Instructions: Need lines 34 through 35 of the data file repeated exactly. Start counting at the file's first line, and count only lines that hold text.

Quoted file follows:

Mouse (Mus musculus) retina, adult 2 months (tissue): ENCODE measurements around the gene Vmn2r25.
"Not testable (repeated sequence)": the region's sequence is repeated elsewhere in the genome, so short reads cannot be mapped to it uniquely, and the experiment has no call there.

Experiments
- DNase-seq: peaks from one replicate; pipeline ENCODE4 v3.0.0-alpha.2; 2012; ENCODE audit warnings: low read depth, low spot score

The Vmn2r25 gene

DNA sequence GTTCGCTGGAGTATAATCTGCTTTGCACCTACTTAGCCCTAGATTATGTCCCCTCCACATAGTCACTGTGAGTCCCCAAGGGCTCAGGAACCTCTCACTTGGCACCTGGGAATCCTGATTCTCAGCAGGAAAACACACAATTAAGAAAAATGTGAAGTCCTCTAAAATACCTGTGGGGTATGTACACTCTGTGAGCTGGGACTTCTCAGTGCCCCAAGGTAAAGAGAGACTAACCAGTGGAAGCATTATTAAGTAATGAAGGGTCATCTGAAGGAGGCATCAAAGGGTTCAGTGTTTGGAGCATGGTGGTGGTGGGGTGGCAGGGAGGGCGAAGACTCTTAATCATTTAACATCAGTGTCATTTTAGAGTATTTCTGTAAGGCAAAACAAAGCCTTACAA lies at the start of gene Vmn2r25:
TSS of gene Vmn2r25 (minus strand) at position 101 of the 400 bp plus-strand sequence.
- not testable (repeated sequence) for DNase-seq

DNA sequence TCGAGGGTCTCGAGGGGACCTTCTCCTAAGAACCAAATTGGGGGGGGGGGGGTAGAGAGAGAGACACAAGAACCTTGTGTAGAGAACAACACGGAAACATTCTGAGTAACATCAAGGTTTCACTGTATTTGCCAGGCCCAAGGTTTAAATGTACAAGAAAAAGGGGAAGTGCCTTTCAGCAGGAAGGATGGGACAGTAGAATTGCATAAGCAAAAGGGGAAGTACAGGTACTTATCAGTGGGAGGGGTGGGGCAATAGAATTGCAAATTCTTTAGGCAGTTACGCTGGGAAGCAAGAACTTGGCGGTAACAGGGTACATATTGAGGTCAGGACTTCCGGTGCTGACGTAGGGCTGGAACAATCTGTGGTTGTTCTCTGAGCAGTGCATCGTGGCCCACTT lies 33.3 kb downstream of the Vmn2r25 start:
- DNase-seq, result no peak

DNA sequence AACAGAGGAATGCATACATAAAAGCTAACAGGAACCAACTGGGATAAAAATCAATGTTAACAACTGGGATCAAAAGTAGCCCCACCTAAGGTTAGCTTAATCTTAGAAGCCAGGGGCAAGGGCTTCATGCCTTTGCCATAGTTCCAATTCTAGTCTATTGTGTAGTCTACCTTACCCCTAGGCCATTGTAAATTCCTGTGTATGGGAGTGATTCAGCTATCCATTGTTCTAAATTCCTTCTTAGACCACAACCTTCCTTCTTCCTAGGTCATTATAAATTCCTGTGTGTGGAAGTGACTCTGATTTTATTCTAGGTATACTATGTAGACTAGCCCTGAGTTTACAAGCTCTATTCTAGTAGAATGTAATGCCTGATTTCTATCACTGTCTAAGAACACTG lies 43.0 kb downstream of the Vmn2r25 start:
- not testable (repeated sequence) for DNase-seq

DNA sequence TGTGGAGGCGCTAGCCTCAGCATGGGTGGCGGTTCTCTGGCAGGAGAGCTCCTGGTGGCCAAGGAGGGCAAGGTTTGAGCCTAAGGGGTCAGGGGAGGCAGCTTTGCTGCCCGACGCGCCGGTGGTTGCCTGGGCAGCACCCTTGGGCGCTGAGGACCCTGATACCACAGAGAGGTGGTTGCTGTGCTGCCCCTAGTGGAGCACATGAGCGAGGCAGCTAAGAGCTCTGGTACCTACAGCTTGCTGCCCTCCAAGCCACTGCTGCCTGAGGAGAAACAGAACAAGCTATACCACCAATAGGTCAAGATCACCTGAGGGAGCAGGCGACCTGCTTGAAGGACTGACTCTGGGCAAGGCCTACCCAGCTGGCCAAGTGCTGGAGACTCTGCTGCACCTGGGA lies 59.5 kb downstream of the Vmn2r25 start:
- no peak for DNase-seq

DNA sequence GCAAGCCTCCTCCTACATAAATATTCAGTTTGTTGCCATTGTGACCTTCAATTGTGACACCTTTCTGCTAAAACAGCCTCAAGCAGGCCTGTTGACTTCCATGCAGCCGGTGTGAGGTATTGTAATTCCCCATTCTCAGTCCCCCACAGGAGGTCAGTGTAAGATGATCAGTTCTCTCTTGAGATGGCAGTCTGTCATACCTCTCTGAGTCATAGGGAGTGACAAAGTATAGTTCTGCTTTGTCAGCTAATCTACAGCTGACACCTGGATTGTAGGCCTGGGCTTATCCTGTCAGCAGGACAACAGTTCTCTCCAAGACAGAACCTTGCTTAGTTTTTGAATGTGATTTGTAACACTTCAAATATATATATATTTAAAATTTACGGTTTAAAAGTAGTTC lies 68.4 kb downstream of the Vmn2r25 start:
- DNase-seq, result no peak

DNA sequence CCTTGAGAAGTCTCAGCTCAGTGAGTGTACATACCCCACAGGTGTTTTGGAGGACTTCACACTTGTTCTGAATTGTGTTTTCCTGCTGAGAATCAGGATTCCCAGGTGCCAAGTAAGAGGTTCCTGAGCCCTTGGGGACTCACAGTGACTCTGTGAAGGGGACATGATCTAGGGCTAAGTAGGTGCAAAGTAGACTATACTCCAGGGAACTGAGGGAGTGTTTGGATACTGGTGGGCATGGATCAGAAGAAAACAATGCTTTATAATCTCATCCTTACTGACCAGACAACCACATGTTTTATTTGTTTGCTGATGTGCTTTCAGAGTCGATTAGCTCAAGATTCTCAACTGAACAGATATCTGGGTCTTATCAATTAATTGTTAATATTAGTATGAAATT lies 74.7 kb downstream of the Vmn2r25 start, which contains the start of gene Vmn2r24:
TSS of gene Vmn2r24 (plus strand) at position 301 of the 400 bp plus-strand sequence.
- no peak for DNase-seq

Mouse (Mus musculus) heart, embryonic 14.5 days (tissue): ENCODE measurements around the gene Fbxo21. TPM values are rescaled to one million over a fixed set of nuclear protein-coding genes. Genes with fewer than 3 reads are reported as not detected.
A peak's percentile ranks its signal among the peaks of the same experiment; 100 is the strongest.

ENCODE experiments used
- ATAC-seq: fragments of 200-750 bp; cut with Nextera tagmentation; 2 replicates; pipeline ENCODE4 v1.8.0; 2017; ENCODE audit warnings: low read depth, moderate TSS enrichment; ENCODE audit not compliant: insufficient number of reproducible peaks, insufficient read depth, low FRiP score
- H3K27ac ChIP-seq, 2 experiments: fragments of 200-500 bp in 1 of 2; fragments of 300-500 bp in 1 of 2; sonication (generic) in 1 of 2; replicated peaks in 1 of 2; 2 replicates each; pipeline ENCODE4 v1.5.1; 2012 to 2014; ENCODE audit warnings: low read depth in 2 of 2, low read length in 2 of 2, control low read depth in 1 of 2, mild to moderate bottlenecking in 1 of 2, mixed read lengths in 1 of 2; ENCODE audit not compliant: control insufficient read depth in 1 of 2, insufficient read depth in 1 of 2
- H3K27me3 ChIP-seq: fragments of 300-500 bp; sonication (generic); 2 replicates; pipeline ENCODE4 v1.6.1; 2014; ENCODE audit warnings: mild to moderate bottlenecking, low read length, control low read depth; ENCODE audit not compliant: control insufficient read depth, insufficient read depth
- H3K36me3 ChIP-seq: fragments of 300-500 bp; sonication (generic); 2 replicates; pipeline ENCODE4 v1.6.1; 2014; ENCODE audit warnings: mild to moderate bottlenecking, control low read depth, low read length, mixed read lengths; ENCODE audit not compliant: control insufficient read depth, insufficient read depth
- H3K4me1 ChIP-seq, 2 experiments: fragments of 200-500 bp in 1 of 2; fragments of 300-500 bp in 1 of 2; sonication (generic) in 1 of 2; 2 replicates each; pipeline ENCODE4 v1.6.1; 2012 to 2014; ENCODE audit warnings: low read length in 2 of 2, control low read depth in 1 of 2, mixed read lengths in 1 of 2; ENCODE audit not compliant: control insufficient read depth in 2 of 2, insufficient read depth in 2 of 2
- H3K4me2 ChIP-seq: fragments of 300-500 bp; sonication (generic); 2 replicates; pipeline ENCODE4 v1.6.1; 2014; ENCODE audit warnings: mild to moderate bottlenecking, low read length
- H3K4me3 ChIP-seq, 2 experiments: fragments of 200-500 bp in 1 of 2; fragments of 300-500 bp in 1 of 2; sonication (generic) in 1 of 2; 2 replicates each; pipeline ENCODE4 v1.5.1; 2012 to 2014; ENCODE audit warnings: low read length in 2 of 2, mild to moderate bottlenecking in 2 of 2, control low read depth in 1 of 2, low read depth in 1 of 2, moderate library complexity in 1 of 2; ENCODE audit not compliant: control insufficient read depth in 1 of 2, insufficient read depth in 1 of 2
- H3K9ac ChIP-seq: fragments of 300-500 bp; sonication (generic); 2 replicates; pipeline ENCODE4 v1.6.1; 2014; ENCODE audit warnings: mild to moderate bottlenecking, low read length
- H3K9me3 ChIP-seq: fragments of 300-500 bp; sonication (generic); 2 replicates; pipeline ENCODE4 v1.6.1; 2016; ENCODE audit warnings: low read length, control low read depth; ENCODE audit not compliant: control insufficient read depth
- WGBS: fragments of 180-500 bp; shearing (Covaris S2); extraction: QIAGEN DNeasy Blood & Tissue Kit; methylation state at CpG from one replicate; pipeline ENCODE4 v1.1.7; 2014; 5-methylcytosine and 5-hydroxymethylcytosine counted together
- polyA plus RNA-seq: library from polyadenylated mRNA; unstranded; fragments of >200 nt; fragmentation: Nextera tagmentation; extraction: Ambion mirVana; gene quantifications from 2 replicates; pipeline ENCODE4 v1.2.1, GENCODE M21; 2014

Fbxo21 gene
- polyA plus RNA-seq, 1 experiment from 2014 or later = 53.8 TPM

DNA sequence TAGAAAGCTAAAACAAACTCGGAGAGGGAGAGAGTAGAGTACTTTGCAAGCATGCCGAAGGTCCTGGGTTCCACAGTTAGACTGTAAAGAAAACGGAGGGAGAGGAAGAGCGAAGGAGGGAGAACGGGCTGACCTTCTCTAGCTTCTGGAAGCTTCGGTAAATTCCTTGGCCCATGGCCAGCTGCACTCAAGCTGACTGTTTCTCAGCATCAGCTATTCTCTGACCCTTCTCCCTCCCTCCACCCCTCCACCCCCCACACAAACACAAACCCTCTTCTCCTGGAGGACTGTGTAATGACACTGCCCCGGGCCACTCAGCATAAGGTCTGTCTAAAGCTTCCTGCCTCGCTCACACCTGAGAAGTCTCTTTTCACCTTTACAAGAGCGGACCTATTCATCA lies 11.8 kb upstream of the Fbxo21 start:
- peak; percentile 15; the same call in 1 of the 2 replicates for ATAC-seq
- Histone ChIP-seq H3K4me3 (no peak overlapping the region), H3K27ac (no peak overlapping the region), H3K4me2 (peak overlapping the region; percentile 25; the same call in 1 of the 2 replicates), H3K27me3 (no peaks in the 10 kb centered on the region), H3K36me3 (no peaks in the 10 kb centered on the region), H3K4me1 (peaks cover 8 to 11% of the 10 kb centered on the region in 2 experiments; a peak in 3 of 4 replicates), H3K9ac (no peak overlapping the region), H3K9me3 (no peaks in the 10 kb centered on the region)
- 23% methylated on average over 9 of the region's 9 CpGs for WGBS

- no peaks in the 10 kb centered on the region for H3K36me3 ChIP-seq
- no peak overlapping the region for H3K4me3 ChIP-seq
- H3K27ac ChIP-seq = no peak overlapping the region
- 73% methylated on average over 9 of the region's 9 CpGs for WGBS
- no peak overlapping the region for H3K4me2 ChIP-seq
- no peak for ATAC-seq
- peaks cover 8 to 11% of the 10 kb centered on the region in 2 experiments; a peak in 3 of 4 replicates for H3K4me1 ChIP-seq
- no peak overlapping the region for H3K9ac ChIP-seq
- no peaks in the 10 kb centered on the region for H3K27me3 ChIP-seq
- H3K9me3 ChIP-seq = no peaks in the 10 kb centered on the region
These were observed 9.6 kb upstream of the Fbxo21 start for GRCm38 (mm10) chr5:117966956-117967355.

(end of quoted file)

Fbxo21 gene
- polyA plus RNA-seq, 1 experiment from 2014 or later = 53.8 TPM